2018-02-28 / Home

Politz Day School celebrates 50 years of growth and achievement

By DAVID PORTNOE Voice Editor


Politz founder Rabbi Bernard Rothman at the dedication of the Bernard E. Rothman Torah Campus, February 2011. Politz founder Rabbi Bernard Rothman at the dedication of the Bernard E. Rothman Torah Campus, February 2011. Politz Day School in Cherry Hill is turning 50, and the school is celebrating in a big way. Three major events will be taking place in the coming months, as the Modern Orthodox day school marks its evolution from a little more than a dozen nursery school children in 1968 to a school with 200 children that goes from preschool through the eighth grade.

To celebrate the growth of the school, Politz will feature Malcolm Hoenlein, executive vice chair of the Conference of Presidents of Major American Jewish Organizations, at a Gala Lecture on Wednesday, Mar. 7 at Cong. Beth El in Voorhees. He will speak at 7:30 p.m. on “Will the Next Generation of American Jews Be Up to the Challenge?” His lecture will address a problem he has termed the “negative phenomenon of indifference” among young American Jews. Tickets for the Gala Lecture start at $36, and are available for purchase at politz.org/- lecture or by calling the school at (856) 667-1013.


Politz Day School 7th & 8th graders outside the Knesset in Jerusalem during their recent trip to Israel. Politz Day School 7th & 8th graders outside the Knesset in Jerusalem during their recent trip to Israel. On Tuesday, May 8, a Gala Dinner will honor Rabbi Bernard Rothman, founder of Politz; Herb Caskey, after whose parents the school’s Resource Room and the Elementary School are named; and Samuel and Faygie Konig, Holocaust survivors for whom the Middle School is named. The Gala will also recognize Arlynne Sammons, a teacher at the school, and Marilyn Mindel, a longtime supporter of Politz.

The third event will be a community-wide 5K run/- walk-a-thon to be held on Sunday, June 10 at Cooper River Park.

“This is very exciting. In the last several years the school has grown by leaps and bounds,” said Sabrina Spector, Politz president. She said that Politz is attracting students from across the spectrum, religiously, as well as from throughout the community. “We’re bursting at the seams,” she said, adding that the school is about to break ground on a beautiful gym.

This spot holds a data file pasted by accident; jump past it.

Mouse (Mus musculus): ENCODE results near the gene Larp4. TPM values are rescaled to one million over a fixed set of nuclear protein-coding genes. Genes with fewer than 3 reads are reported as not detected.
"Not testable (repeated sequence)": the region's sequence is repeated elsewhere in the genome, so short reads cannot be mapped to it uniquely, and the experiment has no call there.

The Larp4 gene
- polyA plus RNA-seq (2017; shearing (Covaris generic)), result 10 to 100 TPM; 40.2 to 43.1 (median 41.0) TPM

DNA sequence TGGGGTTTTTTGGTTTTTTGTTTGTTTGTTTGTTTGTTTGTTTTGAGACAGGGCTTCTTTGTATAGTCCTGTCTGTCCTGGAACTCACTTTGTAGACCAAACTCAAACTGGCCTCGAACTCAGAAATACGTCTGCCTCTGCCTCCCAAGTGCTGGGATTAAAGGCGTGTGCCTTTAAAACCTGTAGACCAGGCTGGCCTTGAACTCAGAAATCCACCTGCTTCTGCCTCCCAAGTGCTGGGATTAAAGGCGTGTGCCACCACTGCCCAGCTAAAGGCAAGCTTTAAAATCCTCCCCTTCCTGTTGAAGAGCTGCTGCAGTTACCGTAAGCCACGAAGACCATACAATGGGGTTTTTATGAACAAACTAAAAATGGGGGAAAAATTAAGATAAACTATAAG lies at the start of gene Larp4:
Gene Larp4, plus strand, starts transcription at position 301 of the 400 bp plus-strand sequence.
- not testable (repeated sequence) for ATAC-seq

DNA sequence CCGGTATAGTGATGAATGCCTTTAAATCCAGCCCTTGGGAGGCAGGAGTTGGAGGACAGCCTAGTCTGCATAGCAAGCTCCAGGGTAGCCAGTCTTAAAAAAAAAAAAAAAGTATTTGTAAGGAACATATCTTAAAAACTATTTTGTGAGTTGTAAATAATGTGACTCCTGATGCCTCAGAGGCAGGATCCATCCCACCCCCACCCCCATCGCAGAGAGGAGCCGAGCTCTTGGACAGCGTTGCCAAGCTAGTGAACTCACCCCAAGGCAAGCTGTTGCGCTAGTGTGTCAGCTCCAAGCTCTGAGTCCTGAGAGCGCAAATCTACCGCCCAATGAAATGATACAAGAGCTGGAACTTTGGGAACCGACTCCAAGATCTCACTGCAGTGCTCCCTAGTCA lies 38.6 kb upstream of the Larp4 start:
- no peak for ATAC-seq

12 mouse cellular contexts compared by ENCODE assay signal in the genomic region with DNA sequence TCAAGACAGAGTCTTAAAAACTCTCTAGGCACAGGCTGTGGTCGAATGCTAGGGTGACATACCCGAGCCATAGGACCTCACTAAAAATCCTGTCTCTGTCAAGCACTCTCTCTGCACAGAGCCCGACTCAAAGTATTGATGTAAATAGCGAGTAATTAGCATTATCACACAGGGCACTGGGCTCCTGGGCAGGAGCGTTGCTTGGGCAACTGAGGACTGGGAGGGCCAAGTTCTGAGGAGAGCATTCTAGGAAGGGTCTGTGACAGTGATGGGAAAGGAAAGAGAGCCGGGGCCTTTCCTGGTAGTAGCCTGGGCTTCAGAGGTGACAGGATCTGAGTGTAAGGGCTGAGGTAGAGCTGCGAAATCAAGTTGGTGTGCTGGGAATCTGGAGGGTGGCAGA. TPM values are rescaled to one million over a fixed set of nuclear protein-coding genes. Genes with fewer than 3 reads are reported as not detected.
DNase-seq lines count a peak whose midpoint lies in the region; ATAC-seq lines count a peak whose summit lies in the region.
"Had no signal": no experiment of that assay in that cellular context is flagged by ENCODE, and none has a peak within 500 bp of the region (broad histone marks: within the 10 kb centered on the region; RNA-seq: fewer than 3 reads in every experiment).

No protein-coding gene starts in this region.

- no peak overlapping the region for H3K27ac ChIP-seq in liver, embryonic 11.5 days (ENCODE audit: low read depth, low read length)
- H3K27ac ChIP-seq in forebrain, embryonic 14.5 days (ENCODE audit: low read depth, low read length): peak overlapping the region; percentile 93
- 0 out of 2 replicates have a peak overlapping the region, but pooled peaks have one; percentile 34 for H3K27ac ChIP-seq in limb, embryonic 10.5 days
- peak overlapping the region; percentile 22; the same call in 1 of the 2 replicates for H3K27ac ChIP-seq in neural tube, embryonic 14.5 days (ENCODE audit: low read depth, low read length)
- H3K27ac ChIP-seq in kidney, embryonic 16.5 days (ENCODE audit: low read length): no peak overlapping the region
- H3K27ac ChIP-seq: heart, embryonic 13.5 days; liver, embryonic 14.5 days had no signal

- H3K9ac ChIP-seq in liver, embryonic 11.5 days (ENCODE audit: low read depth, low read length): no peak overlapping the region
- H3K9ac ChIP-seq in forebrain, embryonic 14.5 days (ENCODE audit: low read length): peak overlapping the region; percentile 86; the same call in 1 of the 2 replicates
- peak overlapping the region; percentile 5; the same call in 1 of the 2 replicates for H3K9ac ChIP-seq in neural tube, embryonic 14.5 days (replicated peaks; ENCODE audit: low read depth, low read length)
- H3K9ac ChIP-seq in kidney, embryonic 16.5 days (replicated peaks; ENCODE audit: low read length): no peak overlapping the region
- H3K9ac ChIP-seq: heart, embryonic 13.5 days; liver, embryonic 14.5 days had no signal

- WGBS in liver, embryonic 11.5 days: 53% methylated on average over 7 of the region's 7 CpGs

“For me as a parent and as president, it is exciting to see all the things that are percolating and coming down the pipeline,” said Spector.

Spector said that this 50th anniversary year would highlight what a special place Politz is to the entire community. “We’re such an amazing place. Our kids are really flourishing. Our school is thriving. We have so much to offer,” she said. “I’m eager to let the best kept secret out,” said Spector.

Dr. Yaakov Bagley, co-chair of Politz’s 50th Anniversary Committee with Jamie Dollinger, said that Politz is celebrating the founding of an institution that gives its students the basics they need to grow up with as proud Jews and Zionists despite the increase in anti-Semitism world-wide and despite the high percentage of assimilation and intermarriage. He said the growth of Politz, with its upcoming $3-million addition of a gym, classrooms, and other facilities, is a sign of just how Politz is growing.

Bagley said that the growth of day school education is a trend that is undeniable. “People are more and more cognizant these days of the value of a solid Jewish day school education in fighting the many trends in our society and nurturing a future generation of proud Jewish men and women who will value their heritage.”

“This is a credit to Rabbi Rothman, the school’s founder, and the many lay and professional people who have worked for the school over the past 50 years,” said Bagley, who noted the planned 50th anniversary events are designed for the entire community to be able to participate in the celebration.